Neurofeedback Treatment of Two Children with Learning, Attention, Mood, Social, and Developmental Deficits


  • Edward H. Jacobs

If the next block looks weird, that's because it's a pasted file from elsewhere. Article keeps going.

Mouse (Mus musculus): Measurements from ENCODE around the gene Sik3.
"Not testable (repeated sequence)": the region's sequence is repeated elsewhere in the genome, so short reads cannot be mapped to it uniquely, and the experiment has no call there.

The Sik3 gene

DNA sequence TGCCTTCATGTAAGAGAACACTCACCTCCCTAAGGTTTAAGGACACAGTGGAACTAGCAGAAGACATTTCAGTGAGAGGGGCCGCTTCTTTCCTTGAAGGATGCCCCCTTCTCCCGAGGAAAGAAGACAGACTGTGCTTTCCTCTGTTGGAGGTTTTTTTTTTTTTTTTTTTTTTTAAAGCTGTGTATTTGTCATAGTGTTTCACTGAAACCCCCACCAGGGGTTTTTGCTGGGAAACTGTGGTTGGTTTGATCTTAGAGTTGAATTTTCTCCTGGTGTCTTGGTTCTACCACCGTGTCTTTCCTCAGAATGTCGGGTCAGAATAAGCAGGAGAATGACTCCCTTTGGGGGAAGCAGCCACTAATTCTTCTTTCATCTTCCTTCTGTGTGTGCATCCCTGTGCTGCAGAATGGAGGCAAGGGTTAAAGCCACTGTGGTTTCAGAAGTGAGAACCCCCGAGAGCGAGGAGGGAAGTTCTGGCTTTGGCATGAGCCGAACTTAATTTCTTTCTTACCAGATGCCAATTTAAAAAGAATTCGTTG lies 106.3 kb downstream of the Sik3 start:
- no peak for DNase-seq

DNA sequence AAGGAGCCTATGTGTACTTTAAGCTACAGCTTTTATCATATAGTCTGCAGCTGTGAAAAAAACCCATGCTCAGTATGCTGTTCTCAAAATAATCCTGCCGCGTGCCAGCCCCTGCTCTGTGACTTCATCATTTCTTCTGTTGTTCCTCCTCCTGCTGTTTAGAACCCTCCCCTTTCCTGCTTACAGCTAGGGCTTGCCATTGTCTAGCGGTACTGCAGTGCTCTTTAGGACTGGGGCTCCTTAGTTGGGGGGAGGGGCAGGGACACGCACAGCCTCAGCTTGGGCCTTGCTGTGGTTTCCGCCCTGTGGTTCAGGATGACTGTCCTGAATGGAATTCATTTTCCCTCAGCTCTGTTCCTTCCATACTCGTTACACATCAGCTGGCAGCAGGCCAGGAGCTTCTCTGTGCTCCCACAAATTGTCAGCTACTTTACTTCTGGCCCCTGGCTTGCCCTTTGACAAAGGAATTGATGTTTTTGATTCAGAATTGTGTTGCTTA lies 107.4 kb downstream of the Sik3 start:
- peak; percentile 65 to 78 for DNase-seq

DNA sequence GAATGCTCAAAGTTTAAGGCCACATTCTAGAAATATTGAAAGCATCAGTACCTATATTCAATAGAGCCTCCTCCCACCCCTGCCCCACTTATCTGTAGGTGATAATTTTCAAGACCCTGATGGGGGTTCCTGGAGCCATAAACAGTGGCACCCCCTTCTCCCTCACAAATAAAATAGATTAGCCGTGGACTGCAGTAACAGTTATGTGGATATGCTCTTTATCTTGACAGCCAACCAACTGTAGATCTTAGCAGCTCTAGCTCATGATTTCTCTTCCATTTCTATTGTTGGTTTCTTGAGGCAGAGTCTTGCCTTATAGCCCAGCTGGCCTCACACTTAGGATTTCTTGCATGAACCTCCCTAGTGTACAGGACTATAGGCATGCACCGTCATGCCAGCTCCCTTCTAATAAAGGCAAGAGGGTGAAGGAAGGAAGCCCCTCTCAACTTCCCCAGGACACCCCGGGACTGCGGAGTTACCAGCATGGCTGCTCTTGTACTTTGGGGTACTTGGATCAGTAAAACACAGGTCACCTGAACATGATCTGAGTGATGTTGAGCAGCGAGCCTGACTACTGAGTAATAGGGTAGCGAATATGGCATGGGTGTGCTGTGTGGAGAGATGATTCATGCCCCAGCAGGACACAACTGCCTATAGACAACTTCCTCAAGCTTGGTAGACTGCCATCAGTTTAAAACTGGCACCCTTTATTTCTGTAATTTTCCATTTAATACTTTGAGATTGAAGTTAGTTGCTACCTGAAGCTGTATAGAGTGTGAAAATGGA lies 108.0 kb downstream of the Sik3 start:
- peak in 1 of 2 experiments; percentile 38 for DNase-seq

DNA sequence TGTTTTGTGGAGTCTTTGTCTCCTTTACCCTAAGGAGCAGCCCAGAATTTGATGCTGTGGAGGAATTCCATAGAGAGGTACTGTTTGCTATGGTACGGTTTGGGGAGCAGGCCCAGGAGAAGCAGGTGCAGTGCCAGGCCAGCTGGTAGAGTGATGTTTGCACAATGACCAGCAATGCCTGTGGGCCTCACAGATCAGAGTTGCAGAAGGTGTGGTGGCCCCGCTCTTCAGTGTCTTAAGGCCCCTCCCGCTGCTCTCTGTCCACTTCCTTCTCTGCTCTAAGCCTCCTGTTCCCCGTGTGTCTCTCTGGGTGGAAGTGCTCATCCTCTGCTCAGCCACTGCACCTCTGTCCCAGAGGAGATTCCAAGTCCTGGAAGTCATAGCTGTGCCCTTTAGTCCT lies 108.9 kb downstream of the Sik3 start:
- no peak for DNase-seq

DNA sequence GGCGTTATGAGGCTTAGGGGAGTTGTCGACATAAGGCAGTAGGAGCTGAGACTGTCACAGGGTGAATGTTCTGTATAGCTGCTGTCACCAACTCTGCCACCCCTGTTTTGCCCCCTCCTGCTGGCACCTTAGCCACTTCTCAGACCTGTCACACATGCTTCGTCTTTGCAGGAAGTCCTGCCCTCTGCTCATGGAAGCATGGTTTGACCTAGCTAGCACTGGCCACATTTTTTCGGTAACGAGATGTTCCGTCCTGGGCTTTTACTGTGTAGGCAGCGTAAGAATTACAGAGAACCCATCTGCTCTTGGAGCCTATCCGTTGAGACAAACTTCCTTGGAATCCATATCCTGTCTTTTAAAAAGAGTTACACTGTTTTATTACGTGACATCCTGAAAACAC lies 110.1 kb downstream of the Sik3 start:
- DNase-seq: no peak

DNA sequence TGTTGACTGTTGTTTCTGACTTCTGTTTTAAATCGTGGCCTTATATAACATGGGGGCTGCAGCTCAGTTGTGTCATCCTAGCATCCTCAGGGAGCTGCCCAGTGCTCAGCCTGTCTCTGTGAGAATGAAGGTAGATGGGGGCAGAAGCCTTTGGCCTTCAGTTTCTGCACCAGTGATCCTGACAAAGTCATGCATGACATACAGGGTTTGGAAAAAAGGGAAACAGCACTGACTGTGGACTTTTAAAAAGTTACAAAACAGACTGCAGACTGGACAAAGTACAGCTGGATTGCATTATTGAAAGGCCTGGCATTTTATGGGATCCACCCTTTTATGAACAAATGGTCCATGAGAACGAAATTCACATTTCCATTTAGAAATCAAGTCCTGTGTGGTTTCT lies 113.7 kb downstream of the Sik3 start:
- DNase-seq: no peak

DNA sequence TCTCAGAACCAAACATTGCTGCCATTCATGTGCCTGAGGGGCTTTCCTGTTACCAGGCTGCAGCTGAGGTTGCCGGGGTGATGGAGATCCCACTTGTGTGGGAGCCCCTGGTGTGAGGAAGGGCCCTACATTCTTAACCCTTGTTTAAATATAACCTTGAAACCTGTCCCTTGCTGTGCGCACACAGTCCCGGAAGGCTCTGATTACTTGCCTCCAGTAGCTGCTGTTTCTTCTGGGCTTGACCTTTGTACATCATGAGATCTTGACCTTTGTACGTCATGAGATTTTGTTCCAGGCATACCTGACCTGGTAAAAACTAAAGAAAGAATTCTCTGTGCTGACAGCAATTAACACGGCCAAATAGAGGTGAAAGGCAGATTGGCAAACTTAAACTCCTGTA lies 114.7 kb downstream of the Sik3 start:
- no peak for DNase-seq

Background. Neurofeedback is biofeedback training of EEG activity through an operant conditioning process by which the individual is trained to increase or inhibit the brain’s production of electrical activity in specific frequency ranges. Studies have demonstrated efficacy with a variety of disorders, including attention deficit hyperactivity disorder (ADHD), learning problems, and autistic features. This paper describes the application of neurofeedback in a clinical setting with two complex children who manifested multiple diagnoses, including learning disabilities (LD), ADHD, social deficits, mood disorders, and pervasive developmental disorder (PDD). Both boys had adjusted poorly to school, family, and peers. Methods. Subjects were referred to the author’s clinical practice. They received individualized protocols based on their symptoms and functional impairments. They were administered semi-weekly 20-minute sessions of one-channel neurofeedback training for approximately six months. In both cases symptoms were identified and tracked with a parent rating scale and one case, with the Symptom Assessment–45 Questionnaire (SA-45) also. Results. Each boy improved in all tracked symptoms without adverse effects. One improved on most measures of the SA-45 with no deterioration on any measure. Functional improvements in academic functioning, home behavior, and peer relationships were indicated. Conclusions. Neurofeedback was a successful treatment for these two multi-symptomatic and diagnosed boys, whose improvements surpassed the gains made with previous therapies. The advantages of neurofeedback include the relative absence of observable adverse effects, the lack of reliance on medication with its possible side effects and noncompliance, and the possibility of long-term gains without continued intervention.